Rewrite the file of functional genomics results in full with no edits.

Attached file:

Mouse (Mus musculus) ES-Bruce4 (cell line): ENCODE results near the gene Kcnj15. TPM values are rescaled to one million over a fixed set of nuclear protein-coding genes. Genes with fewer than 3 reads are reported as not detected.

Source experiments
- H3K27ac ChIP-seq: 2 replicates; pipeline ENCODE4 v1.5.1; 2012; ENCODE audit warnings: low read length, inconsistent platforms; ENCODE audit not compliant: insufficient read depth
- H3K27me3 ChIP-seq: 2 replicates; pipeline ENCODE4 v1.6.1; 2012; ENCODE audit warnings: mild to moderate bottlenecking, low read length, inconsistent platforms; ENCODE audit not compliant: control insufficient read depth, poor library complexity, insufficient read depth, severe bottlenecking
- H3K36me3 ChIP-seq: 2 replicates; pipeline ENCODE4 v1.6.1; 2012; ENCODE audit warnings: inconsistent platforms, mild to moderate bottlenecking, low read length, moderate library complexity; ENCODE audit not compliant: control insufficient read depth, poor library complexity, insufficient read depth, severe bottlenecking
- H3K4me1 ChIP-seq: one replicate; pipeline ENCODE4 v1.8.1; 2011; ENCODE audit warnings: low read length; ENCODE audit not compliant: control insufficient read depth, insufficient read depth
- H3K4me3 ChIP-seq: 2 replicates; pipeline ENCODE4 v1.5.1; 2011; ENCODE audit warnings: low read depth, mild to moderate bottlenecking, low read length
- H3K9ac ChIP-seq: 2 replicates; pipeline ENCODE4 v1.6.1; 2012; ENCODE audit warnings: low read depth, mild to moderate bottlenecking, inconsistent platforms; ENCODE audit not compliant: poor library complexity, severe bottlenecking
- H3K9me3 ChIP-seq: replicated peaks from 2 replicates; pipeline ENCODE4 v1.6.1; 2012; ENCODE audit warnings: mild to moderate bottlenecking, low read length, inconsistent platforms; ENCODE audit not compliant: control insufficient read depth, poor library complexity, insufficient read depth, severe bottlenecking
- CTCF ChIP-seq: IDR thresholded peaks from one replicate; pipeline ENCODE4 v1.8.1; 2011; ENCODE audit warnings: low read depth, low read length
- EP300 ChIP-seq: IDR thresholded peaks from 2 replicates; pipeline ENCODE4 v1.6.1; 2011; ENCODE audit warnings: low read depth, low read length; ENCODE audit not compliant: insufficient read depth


Mouse (Mus musculus) ES-Bruce4 (cell line): ENCODE results near the gene Kcnj15. TPM values are rescaled to one million over a fixed set of nuclear protein-coding genes. Genes with fewer than 3 reads are reported as not detected.

Source experiments
- H3K27ac ChIP-seq: 2 replicates; pipeline ENCODE4 v1.5.1; 2012; ENCODE audit warnings: low read length, inconsistent platforms; ENCODE audit not compliant: insufficient read depth
- H3K27me3 ChIP-seq: 2 replicates; pipeline ENCODE4 v1.6.1; 2012; ENCODE audit warnings: mild to moderate bottlenecking, low read length, inconsistent platforms; ENCODE audit not compliant: control insufficient read depth, poor library complexity, insufficient read depth, severe bottlenecking
- H3K36me3 ChIP-seq: 2 replicates; pipeline ENCODE4 v1.6.1; 2012; ENCODE audit warnings: inconsistent platforms, mild to moderate bottlenecking, low read length, moderate library complexity; ENCODE audit not compliant: control insufficient read depth, poor library complexity, insufficient read depth, severe bottlenecking
- H3K4me1 ChIP-seq: one replicate; pipeline ENCODE4 v1.8.1; 2011; ENCODE audit warnings: low read length; ENCODE audit not compliant: control insufficient read depth, insufficient read depth
- H3K4me3 ChIP-seq: 2 replicates; pipeline ENCODE4 v1.5.1; 2011; ENCODE audit warnings: low read depth, mild to moderate bottlenecking, low read length
- H3K9ac ChIP-seq: 2 replicates; pipeline ENCODE4 v1.6.1; 2012; ENCODE audit warnings: low read depth, mild to moderate bottlenecking, inconsistent platforms; ENCODE audit not compliant: poor library complexity, severe bottlenecking
- H3K9me3 ChIP-seq: replicated peaks from 2 replicates; pipeline ENCODE4 v1.6.1; 2012; ENCODE audit warnings: mild to moderate bottlenecking, low read length, inconsistent platforms; ENCODE audit not compliant: control insufficient read depth, poor library complexity, insufficient read depth, severe bottlenecking
- CTCF ChIP-seq: IDR thresholded peaks from one replicate; pipeline ENCODE4 v1.8.1; 2011; ENCODE audit warnings: low read depth, low read length
- EP300 ChIP-seq: IDR thresholded peaks from 2 replicates; pipeline ENCODE4 v1.6.1; 2011; ENCODE audit warnings: low read depth, low read length; ENCODE audit not compliant: insufficient read depth